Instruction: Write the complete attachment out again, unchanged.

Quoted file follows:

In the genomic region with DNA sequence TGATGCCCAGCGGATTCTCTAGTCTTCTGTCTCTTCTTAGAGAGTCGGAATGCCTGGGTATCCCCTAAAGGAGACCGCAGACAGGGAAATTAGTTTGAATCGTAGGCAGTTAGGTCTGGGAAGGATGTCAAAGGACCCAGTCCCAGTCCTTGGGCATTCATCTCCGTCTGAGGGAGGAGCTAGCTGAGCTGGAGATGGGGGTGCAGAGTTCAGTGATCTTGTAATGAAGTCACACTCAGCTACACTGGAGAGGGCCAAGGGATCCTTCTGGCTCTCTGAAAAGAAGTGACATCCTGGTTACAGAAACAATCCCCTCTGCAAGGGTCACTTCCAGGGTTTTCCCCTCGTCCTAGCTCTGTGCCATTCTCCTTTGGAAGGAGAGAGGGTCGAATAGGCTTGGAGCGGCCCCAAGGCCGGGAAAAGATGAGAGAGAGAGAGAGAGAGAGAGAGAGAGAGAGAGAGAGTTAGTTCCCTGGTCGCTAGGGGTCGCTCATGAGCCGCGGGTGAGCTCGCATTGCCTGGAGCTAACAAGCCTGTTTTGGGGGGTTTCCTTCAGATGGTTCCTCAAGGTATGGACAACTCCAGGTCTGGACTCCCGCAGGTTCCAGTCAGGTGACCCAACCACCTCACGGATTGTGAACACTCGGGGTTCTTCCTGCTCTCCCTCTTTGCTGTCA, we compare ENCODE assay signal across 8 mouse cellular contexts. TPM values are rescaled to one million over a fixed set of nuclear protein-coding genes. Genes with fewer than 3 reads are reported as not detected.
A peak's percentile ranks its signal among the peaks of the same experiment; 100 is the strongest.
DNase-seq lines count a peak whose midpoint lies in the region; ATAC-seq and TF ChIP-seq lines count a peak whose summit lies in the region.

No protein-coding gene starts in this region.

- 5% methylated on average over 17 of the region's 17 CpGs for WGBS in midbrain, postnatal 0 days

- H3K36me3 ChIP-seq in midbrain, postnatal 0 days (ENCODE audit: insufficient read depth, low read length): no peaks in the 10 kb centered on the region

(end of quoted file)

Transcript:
In the genomic region with DNA sequence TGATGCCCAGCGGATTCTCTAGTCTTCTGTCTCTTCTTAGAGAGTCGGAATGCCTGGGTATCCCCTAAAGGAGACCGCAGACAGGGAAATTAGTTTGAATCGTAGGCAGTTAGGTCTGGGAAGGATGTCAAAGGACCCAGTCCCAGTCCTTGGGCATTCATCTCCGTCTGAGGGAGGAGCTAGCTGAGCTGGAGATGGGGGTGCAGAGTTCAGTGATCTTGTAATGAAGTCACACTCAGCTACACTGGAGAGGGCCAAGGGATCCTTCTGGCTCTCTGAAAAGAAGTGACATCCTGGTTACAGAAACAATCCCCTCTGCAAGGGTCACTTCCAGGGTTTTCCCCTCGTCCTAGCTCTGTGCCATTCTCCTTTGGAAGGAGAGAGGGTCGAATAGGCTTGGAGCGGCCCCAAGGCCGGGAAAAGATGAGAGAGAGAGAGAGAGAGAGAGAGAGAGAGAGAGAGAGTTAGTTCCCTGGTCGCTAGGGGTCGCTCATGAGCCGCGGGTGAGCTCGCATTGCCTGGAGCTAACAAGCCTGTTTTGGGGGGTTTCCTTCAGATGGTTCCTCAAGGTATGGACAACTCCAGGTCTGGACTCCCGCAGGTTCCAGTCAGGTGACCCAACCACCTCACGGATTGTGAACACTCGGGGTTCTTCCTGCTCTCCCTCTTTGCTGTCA, we compare ENCODE assay signal across 8 mouse cellular contexts. TPM values are rescaled to one million over a fixed set of nuclear protein-coding genes. Genes with fewer than 3 reads are reported as not detected.
A peak's percentile ranks its signal among the peaks of the same experiment; 100 is the strongest.
DNase-seq lines count a peak whose midpoint lies in the region; ATAC-seq and TF ChIP-seq lines count a peak whose summit lies in the region.

No protein-coding gene starts in this region.

- 5% methylated on average over 17 of the region's 17 CpGs for WGBS in midbrain, postnatal 0 days

- H3K36me3 ChIP-seq in midbrain, postnatal 0 days (ENCODE audit: insufficient read depth, low read length): no peaks in the 10 kb centered on the region